Luthier Tips du Jour Mailbag - Determining Finish Type

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In this episode, luthier and instructor Robbie O'Brien demonstrates how to determine the type of finish on a guitar.

Video Transcription

[on-screen text reads: Luthier Tips du Jour Mailbag]

Mailbag question: Is there a way to know what type of finish is on my guitar?

Robert O'Brien: Today's tip to your question comes to us from Washington.

"Dear Robert, I would like to know what type of finish is on my guitar. Is there a way to determine this? Thank you for the videos, Mark in Washington."

Mark, it's very important to know what kind of finish is on your guitar, especially if you have to do finish work or you have to do repair work. You need to know what kind of finish is on that guitar.

Knowing the manufacturer and period of the instrument

Now, sometimes it's very easy to know. For example, the period of the instrument. If it's pre 1920 era, then probably it's done in a shellac finish. Now, you don't know what's been done along the way as well, so that could be a problem. But pre 1920 or thereabouts, probably was finished in shellac. Then, anything after that started coming into the lacquers. As we progressed through the years, through the decades, then we started with the modern day resins like the catalyzed urethanes and the polyesters and things like that.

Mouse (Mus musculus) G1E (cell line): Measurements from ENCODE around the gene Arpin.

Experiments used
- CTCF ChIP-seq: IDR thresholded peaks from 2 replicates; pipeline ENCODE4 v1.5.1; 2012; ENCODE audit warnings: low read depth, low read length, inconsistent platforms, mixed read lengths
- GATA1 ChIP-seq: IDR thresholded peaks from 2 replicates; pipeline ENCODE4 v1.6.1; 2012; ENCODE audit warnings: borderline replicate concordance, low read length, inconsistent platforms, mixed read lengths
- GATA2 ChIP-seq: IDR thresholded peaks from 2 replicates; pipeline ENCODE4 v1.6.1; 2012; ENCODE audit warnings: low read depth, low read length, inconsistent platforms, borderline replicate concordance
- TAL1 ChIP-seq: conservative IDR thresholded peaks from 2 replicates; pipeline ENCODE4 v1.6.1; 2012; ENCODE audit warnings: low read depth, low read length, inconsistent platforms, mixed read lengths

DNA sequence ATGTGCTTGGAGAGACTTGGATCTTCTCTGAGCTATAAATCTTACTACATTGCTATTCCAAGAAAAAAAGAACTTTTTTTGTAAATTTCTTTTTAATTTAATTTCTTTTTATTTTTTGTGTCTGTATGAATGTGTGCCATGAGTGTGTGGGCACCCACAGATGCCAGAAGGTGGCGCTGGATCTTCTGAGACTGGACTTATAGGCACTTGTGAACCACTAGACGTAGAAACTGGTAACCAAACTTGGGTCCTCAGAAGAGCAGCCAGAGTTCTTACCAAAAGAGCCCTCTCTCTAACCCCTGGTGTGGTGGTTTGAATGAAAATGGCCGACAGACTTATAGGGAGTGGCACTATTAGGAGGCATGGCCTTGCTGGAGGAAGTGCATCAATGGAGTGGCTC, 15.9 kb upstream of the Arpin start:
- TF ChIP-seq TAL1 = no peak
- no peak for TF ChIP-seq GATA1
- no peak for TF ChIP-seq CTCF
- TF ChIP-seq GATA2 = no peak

Knowing the era or the period of the instrument, sometimes it's just a dead giveaway. But like I said, somebody's probably done something along the way and there could be several types of finishes on your guitar.

Also knowing the manufacturer. Sometimes it's Gibson or Martin or whoever used different finishes in different years. So that's another way to find out. You can call the manufacturer or you can do some research about what type of finish was used on that time period for those guitars.

A simple acetone test

Now, I'm going to show you a simple test that will allow you to discover what kind of finish you have on your instrument. So Mark, to discover what kind of finish you have on your instrument, I'm going to use acetone. I'm going to place a small amount on a Q-tip, emphasis on the small amount, and then I'm going to rub this on an inconspicuous area of the guitar. Sometimes you can remove a tuner or some area that's not going to be seen.

On this instrument, I'm going to rub it just right back here on the small amount of the binding. Now, if this were lacquer, that would leave a permanent mark. It would melt that finish and leave a permanent mark where I'm rubbing the acetone. And it's not doing that. Since the acetone on the Q-tip is not leaving a mark on this finish, this tells me that this is probably some type of catalyzed product, either a urethane or a polyester or some type of catalyzed polymer. It's not leaving a mark at all. If this were a shellac finish, then if I did that, it would slowly start to melt the finish and it would leave a small mark there that I could easily touch up with some shellac. So it's not lacquer, it's not shellac. This one is probably a catalyzed, my guess is probably a urethane.

With that information, I can now proceed to do whatever I need to do to the guitar, repair it or refinish it.

Mark in Washington, thank you very much for your question. I hope you find this information useful. However, if you're going to tackle refinishing your own instrument, I highly recommend that you seek out a qualified professional or really do your research, because refinishing an instrument can really turn into a bucket of worms in a hurry. Happy finishing.

[on-screen text reads: More Luthier Tips and online courses available at]



Robbie O'Brien

Luthier and Instructor, Lutherie Academy